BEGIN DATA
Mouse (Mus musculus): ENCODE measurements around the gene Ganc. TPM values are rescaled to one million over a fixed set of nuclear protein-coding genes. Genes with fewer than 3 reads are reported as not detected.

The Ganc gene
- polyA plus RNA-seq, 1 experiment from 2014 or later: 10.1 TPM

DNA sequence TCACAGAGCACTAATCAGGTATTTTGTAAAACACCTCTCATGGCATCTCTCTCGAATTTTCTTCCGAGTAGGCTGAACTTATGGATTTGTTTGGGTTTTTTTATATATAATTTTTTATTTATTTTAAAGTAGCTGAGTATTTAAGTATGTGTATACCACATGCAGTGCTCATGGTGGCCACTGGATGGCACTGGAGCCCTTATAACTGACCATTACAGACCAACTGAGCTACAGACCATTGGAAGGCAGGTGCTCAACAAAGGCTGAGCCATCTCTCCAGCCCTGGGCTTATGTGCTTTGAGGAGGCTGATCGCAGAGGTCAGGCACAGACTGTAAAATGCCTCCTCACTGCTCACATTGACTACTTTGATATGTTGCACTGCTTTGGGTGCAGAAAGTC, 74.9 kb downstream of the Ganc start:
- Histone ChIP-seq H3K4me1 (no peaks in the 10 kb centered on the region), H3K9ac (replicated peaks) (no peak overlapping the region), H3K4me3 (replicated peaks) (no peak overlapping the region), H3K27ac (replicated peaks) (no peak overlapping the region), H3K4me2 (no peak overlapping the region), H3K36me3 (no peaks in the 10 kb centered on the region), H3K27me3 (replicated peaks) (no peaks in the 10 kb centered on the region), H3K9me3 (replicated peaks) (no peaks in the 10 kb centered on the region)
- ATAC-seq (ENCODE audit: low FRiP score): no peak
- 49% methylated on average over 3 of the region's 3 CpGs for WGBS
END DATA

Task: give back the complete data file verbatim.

Mouse (Mus musculus): ENCODE measurements around the gene Ganc. TPM values are rescaled to one million over a fixed set of nuclear protein-coding genes. Genes with fewer than 3 reads are reported as not detected.

The Ganc gene
- polyA plus RNA-seq, 1 experiment from 2014 or later: 10.1 TPM

DNA sequence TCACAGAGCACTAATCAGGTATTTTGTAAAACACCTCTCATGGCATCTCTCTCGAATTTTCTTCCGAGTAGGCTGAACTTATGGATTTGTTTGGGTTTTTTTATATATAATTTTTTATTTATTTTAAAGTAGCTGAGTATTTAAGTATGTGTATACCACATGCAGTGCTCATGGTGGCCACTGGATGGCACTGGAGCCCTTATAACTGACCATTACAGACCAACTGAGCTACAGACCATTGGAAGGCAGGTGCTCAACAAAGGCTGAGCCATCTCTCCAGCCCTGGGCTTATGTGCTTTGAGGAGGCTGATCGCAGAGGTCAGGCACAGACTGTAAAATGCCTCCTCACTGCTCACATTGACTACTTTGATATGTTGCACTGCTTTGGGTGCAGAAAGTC, 74.9 kb downstream of the Ganc start:
- Histone ChIP-seq H3K4me1 (no peaks in the 10 kb centered on the region), H3K9ac (replicated peaks) (no peak overlapping the region), H3K4me3 (replicated peaks) (no peak overlapping the region), H3K27ac (replicated peaks) (no peak overlapping the region), H3K4me2 (no peak overlapping the region), H3K36me3 (no peaks in the 10 kb centered on the region), H3K27me3 (replicated peaks) (no peaks in the 10 kb centered on the region), H3K9me3 (replicated peaks) (no peaks in the 10 kb centered on the region)
- ATAC-seq (ENCODE audit: low FRiP score): no peak
- 49% methylated on average over 3 of the region's 3 CpGs for WGBS